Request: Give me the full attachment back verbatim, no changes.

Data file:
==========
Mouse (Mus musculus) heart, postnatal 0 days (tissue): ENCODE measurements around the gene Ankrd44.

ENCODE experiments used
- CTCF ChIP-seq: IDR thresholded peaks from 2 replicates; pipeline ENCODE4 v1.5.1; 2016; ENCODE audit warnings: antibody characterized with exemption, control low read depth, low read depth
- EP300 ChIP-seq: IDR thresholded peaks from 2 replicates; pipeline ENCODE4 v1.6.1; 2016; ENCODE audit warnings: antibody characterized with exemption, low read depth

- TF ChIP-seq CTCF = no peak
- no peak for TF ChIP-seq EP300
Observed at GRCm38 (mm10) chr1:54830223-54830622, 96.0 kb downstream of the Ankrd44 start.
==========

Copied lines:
Mouse (Mus musculus) heart, postnatal 0 days (tissue): ENCODE measurements around the gene Ankrd44.

ENCODE experiments used
- CTCF ChIP-seq: IDR thresholded peaks from 2 replicates; pipeline ENCODE4 v1.5.1; 2016; ENCODE audit warnings: antibody characterized with exemption, control low read depth, low read depth
- EP300 ChIP-seq: IDR thresholded peaks from 2 replicates; pipeline ENCODE4 v1.6.1; 2016; ENCODE audit warnings: antibody characterized with exemption, low read depth

- TF ChIP-seq CTCF = no peak
- no peak for TF ChIP-seq EP300
Observed at GRCm38 (mm10) chr1:54830223-54830622, 96.0 kb downstream of the Ankrd44 start.